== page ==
3. Hi Andrew, I have just found your blog and think it is great that a senator interacts such directly with the public – weel done!! Just looking through some of the comments there seems to be a lot of negative posts – I am just wondering why obvious right wing, howard lovers would bother logging into your blog when they obviously disagree with them on nearly everything. I guess it may be similiar to that urge I get when reading the Sunday Mail, just to see what Andrew Bolt is saying this week that is sure to infuriate. Just wondering what your thoughts are?

  4. Ben
    I don’t mind negative comments (right-wing or otherwise), as long as they are not (too) abusive. Having to justify my views is useful and it fits with my overall aim with the blog, which is to provide info and views people may find of interest or value, to be accessible and ‘humanise’ politics more (rather than just a hollow propaganda device). The comments – negative and positive – questions, and any debate are part of that.
    I post comments on right-wing blogs sometimes – sometimes to provide some extra info or corretc a clear error, and also to test if that blog is one that’s interested in an exchange of views or just a macho chest beating group wank.

  5. WRT Alan Green’s comments – I’m not sure if the comment is meant to be serious or ironic (that’s not an insult, I’m just genuinely unsure), but I would agree that the Habib situation on its own might seem like a ‘tiny nibble’. But (1) if you don’t point to the dangers when they are tiny, they are far more likely to become major, and (2) it is far from the only example of serious undermining of the rule of law by the Lib Govt.
    It is no surprise that many people will give more weight to whether they can keep or get a job, afford the mortgage, find a doctor, etc than they would to the Habib case. It is quite logical and I think more poeple on the left need to acknowledge that this doesn’t make people selfish, greedy and nasty. However, others should also acknowledge that because people may pay more attention to factors that diretly affect their family in deciding their vote, it doesn’t mean they therefore don’t care at all about anything else.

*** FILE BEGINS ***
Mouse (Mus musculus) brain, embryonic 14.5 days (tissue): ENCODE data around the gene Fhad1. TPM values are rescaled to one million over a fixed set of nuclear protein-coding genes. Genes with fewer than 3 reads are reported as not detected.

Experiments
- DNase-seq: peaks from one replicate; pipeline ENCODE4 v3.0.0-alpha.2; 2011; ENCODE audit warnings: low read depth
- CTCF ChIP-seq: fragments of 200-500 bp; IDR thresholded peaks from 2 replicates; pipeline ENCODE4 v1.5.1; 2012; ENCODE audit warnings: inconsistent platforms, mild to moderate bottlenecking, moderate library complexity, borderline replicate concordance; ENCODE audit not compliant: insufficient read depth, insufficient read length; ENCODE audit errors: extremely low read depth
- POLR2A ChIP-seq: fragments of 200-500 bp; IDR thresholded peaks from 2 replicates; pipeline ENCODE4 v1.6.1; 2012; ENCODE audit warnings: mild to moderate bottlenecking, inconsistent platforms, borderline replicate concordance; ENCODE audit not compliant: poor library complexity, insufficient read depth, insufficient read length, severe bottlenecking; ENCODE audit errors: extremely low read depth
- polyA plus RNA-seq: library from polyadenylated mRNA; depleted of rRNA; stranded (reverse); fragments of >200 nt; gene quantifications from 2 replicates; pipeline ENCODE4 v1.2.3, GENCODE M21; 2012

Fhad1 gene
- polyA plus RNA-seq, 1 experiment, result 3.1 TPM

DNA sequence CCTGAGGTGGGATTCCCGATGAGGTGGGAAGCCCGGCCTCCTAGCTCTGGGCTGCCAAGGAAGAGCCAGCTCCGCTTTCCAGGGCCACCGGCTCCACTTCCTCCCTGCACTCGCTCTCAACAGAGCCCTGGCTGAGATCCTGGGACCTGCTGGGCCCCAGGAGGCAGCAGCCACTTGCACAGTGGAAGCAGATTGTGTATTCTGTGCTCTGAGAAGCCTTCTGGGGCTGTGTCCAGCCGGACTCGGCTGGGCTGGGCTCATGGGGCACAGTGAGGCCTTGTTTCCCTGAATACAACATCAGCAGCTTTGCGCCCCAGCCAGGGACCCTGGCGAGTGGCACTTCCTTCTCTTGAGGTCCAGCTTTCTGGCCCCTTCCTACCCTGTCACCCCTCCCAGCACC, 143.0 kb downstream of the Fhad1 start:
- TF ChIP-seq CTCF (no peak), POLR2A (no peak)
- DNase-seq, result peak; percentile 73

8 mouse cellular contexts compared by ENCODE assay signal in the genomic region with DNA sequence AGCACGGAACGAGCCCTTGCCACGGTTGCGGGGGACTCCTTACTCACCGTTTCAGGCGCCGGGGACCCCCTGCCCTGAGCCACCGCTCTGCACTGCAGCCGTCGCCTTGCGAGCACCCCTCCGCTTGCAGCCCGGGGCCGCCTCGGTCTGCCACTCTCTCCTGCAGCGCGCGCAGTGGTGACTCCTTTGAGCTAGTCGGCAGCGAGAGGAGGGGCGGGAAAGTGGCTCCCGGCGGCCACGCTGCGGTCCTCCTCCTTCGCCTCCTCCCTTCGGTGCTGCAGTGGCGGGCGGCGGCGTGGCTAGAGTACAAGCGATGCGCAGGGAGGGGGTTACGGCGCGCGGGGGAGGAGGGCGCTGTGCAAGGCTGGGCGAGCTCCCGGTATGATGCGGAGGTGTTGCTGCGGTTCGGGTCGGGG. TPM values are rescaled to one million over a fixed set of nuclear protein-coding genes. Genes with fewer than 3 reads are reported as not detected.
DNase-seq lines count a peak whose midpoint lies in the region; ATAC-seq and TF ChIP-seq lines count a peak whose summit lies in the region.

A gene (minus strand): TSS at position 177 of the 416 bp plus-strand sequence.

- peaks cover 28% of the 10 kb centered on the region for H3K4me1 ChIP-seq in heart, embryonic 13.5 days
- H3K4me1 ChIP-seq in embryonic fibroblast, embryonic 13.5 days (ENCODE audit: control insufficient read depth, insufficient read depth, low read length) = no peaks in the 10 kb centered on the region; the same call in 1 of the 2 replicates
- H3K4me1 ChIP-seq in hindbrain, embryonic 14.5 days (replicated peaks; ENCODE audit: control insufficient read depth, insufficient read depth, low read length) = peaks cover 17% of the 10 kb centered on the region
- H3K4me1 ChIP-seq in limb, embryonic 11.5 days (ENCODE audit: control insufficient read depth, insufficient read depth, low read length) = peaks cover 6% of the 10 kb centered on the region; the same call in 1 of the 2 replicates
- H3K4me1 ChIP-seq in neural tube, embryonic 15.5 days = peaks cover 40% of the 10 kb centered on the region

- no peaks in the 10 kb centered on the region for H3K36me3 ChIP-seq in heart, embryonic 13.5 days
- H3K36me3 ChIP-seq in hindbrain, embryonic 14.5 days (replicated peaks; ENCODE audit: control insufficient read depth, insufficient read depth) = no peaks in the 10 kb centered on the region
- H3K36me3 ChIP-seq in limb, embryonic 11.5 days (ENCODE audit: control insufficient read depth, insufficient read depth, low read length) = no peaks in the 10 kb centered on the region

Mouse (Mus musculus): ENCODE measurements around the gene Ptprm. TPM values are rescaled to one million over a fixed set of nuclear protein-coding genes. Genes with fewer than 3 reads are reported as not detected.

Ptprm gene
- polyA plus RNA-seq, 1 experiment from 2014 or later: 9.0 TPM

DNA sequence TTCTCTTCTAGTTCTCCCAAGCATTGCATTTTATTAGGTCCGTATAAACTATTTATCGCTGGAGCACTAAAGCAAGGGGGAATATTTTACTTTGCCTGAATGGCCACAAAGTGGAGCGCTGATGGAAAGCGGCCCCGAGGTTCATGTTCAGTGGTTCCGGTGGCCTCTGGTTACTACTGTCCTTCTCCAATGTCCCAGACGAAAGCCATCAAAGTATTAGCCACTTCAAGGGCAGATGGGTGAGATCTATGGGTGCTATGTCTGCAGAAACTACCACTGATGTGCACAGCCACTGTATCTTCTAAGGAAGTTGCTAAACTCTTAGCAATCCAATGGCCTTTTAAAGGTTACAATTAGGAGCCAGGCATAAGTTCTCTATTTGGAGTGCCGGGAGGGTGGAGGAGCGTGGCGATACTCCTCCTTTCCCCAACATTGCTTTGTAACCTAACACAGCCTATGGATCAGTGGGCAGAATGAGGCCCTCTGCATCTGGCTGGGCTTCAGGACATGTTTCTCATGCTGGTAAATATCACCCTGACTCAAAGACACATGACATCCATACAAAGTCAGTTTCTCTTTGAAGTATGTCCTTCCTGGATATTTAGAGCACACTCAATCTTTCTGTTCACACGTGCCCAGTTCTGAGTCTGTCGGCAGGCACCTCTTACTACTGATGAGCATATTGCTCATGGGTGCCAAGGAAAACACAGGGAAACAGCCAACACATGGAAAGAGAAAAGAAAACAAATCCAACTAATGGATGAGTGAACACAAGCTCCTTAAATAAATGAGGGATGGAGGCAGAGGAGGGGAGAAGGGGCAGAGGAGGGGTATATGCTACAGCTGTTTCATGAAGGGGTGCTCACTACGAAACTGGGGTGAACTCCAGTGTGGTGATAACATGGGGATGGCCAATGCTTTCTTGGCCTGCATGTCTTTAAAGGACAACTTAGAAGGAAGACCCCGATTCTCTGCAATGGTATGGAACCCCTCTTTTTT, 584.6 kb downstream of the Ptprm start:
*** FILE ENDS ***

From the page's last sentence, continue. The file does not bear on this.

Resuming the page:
6. Hooray that Habib’s out! I normally feel dispassionate about these sorts of issues (not that I SHOULD; I just DO), but in this case I felt very sorry for Habib and for his family. I’m really, really pleased he’s out.

  7. But the so-called ‘War on terror’, a propagandica slogan if ever there was one, isn’t a real war Mike.
    Very few of these detainees could be considered as soldiers, they were the unfortunate victims of a putrid agreement between the US and Pakistani intelligence .
    The Bush administrtation and Pentagon seem to have institutionalised the desire for revenge and ritualised sadism in Guantanamo. The place is isolated and removed from the legal investigation it presumably would be if located in one of the 50 states. The legal setup they have tried to justify this with is plainy inhuman and unjust.

  8. But the ‘war on terror’ isn’t a real war Mike, only a propaganda slogan.
    Most if not all of the detainees captured in Pakistan are the result odf aputrid agreement beteen US and Pakistani intelligence. They can’t be considered as POWs,
    The Bush admin has consistently flouted international agrrements when it suits them. It seems they designed the facility at Guantanamo as a legally convenient place to institutionalize the ritualised sadism that occurs there.
    If such a facility was located in one of the 50 states it would be far harder to cover up what actually happens there and presumably open to legal investigation under local of US law.

  9. Senator Bartlett,
    While I agree with your post, it seems to me that human rights advocates have failed to convince the wider Australian public that this issue is important.
    How do “we” (by which I probably mean politicians like yourself and other human rights advocates with the benefits of media access) convince the Australian public that this stuff matters? What’s been tried so far sadly hasn’t worked.